Remember those MTV ads urging viewers to Rock the Vote? You know, those ads where they got hip celebrities who could connect with the young public on screen, and urging young viewers to go out and do their civic duty? Well now politicos are looking to connect with the younger generation in a different way, going right to heart of their audience’s preferred method of communication. So rather than turn to TV Ads, they’ve turned to social networking sites like Facebook and Twitter, hoping to connect with the next generation of potential voters.
Call it a sign of the times, but right now New York City Mayor, Mike Bloomberg‘s campaign is urging online supporters to “tweet out the vote,” in order to draw a stronger base of supporters.
In fact Bloomberg had devoted a small portion of his mega budget to search ads promoting his Twitter account. He’s targeting Google ads to people in New York City who search for “Twitter,” enabling the campaign to automatically update their Twitter accounts to say, “I support @mikebloomberg for re-election!”
What’s more, Bloomberg’s campaign is asking voters to “donate” their Facebook status through a similar message to be posted on Election Day. But of course with any mention of Bloomberg comes mention of his gargantuan spending habits. In fact he was recently reported to have spent more of his own money on a campaign than any other individual in United States history in the pursuit of public office. So this begs the question, do you need money to make a social networking campaign successful?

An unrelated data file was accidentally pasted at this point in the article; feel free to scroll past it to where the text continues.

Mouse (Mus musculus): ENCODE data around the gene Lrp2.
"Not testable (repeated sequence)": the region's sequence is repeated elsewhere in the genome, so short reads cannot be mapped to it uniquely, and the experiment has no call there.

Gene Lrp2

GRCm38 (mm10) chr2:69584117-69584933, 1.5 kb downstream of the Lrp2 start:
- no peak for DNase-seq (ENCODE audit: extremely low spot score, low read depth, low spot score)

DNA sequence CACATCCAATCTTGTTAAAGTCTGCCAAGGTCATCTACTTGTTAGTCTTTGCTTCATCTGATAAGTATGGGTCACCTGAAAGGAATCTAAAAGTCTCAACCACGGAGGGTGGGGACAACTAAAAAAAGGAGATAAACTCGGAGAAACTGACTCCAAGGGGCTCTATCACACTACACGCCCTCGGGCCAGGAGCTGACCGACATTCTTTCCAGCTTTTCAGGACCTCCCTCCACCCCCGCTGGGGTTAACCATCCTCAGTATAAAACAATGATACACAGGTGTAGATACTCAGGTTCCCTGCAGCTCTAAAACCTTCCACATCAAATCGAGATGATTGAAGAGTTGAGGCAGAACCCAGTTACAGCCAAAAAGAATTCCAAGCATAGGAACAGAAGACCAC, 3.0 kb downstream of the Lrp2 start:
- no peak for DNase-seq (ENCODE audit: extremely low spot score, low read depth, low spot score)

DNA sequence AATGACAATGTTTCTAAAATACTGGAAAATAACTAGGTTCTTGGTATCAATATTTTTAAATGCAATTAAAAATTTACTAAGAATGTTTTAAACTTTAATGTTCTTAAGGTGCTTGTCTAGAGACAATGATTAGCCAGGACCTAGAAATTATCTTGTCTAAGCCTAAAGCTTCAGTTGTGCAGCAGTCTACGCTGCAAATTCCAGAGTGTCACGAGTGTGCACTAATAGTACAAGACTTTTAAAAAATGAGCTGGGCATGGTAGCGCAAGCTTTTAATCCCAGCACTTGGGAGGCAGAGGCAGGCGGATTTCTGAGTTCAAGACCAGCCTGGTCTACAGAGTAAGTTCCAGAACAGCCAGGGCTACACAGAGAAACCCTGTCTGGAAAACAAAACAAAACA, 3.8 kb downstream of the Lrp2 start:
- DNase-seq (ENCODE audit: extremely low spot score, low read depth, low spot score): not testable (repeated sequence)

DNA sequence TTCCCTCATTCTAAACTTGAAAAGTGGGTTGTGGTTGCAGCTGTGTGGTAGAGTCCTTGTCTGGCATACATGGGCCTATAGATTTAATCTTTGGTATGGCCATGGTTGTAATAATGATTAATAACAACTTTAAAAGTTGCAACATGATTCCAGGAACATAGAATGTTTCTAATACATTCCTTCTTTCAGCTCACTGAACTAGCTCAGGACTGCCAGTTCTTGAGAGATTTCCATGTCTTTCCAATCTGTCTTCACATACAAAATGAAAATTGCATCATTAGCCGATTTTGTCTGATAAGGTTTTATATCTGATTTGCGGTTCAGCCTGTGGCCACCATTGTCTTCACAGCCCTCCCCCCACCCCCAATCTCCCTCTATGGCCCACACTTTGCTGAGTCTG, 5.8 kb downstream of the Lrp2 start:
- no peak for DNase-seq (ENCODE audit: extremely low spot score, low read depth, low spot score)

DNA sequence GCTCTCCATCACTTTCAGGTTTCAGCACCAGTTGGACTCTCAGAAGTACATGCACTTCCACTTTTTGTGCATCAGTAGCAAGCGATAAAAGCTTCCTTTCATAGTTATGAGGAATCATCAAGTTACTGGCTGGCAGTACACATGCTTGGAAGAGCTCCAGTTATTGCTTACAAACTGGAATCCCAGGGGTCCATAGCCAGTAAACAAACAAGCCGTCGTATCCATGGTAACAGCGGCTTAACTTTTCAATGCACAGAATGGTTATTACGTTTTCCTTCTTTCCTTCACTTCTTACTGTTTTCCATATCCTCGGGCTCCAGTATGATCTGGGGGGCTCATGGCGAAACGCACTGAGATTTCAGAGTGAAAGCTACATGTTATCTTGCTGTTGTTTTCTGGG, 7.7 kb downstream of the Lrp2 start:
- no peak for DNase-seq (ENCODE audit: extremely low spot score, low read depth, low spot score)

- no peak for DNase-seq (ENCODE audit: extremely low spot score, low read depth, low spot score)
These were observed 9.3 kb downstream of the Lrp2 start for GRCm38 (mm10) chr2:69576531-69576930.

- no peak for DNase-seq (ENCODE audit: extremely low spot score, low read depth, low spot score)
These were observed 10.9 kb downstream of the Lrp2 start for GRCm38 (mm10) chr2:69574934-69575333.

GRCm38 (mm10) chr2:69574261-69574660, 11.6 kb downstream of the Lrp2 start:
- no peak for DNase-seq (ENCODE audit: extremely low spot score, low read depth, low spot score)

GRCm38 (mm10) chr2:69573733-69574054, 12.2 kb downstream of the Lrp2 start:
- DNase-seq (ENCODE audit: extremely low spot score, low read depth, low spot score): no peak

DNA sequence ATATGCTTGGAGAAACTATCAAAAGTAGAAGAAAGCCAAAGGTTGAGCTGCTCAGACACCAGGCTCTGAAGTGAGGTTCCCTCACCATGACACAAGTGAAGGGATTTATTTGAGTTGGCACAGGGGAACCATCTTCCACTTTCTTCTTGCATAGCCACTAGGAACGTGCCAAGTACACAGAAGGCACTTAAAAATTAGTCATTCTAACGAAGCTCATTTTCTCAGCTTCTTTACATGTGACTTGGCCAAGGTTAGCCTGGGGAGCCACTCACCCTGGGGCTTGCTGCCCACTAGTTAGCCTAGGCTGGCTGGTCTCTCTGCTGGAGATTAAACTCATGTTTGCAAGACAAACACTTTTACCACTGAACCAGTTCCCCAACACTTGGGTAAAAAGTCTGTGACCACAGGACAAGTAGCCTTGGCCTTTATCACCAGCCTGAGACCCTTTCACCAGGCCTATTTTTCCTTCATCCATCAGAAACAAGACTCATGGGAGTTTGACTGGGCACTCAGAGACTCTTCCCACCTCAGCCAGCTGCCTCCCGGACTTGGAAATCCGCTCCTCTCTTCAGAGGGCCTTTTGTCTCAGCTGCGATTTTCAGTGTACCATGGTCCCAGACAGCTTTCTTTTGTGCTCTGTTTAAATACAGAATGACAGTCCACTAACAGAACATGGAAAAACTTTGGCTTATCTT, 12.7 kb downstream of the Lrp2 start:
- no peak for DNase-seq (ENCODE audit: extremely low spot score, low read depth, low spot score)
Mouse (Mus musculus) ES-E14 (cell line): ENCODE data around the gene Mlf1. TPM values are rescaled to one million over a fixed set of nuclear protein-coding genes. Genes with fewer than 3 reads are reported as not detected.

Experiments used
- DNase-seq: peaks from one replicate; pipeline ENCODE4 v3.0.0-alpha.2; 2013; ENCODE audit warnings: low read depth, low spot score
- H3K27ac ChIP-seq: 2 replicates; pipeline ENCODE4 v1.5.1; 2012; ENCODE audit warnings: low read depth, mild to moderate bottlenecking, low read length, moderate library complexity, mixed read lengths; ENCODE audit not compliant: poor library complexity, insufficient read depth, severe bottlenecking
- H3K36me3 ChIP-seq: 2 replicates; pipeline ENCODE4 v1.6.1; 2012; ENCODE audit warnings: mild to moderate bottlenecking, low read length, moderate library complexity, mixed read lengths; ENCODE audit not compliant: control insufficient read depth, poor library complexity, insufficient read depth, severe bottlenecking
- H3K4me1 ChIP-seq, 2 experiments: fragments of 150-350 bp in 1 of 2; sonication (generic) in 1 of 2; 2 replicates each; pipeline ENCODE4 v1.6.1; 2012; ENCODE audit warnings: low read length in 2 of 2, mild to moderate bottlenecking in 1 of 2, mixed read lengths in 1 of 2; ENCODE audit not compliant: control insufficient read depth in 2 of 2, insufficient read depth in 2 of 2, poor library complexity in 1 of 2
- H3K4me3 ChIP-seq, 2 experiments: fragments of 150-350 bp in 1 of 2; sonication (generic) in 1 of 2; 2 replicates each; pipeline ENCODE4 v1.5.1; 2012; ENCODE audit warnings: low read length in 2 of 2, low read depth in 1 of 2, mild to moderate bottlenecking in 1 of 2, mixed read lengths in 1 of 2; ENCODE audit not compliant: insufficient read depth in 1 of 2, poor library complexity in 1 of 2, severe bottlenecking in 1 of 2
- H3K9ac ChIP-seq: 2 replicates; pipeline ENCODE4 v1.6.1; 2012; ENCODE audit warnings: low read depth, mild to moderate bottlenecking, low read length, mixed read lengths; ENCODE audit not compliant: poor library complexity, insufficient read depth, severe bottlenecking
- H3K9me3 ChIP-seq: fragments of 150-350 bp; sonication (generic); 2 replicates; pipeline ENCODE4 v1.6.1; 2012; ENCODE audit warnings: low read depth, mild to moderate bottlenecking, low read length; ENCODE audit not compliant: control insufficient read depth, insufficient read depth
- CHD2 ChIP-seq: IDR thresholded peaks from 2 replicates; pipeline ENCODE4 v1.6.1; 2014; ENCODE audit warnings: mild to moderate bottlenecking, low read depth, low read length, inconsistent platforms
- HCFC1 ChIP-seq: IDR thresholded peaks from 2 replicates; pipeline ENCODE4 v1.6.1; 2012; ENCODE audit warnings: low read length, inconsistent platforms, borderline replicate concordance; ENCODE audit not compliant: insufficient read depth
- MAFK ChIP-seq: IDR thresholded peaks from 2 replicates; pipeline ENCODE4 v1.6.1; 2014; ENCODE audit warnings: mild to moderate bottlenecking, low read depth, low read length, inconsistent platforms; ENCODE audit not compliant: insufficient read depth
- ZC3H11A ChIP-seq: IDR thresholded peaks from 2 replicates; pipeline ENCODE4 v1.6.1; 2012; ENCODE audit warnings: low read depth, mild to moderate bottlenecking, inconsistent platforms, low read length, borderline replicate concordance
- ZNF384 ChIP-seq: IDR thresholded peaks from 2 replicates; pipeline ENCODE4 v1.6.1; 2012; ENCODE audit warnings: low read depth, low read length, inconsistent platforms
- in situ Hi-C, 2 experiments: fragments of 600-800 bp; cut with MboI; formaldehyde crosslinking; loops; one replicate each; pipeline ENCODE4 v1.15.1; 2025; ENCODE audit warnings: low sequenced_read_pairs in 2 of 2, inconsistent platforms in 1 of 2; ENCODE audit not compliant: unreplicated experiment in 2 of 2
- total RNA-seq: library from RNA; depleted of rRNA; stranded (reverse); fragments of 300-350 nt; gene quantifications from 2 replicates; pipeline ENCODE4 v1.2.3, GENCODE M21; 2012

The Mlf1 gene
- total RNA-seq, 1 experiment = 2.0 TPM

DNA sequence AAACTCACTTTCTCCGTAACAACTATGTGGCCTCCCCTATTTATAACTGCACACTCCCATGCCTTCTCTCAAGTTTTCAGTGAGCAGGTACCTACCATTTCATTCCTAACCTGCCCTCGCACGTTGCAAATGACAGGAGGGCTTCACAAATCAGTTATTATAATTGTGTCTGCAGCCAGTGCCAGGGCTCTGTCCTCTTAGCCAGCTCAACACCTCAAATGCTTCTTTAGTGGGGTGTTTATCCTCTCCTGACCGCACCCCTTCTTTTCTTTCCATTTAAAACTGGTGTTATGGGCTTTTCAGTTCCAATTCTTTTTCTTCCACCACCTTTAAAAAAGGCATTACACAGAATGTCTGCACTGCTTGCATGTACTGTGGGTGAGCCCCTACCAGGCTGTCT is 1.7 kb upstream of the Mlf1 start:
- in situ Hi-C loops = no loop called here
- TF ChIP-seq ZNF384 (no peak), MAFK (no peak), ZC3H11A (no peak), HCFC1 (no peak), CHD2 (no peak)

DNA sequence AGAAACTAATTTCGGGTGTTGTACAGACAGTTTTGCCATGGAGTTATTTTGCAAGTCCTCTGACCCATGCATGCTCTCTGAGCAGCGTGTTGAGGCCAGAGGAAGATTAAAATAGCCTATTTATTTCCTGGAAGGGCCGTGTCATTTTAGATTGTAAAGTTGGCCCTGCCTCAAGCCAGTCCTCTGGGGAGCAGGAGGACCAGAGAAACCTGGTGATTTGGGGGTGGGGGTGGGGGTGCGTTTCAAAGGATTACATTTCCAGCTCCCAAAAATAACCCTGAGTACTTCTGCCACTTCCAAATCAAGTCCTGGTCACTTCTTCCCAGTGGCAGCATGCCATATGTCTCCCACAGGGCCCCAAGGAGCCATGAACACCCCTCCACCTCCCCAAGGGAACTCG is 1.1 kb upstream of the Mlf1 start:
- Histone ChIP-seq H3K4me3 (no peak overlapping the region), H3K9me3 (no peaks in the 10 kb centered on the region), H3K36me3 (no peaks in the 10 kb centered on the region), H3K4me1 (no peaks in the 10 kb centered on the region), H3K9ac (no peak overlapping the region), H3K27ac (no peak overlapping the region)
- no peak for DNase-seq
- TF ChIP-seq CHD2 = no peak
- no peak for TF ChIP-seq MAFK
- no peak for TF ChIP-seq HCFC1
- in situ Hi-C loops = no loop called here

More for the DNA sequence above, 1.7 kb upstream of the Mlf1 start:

Let’s look at a politico in Hoboken to help answer this question. Mayor Dawn Zimmer is operating on a shoe-string budget. Zimmer’s campaign cannot afford to to run ads online much less buy TV and radio spots like Bloomberg. What she can do however, is count on social media efforts, specifically Facebook and Twitter as key components of her election strategy. Zimmer’s camp is made up of a three-person team who work to disseminate messages inexpensively, build grassroots volunteers, and neutralize misinformation.
And for both Bloomberg and Zimmer, despite the gross difference in their campaign budgets, social media seems to be working. Like Bloomberg, Zimmer has far more followers on Twitter than her six opponents; she has close to 165 while the others each have fewer than 50. Bloomberg has more than 12,000 Twitter followers while his closest opponent, Bill Thompson, has only around 900.
While we have not yet seen if a politico’s number of Twitter followers can be correlated to a mayor’s number of votes in an election, the numbers are still worth taking a good hard look it, and so is a tool that is virtually free! Social media is a way to get out your campaign messages and issues in real time, and communicate with a new set of voters you are trying to reach. It’s a way to combat falsities almost the minute they happen and it’s a way for people to digest campaign information in a quick and understandable form. What’s more, Twitter and Facebook are free, so no matter how many campaign dollars are pumped in or out of campaigns, in social media, the playing field is leveled. Regardless if Bloomberg or Zimmer win, you can bet more and more politicians will urge to “Tweet the Vote. “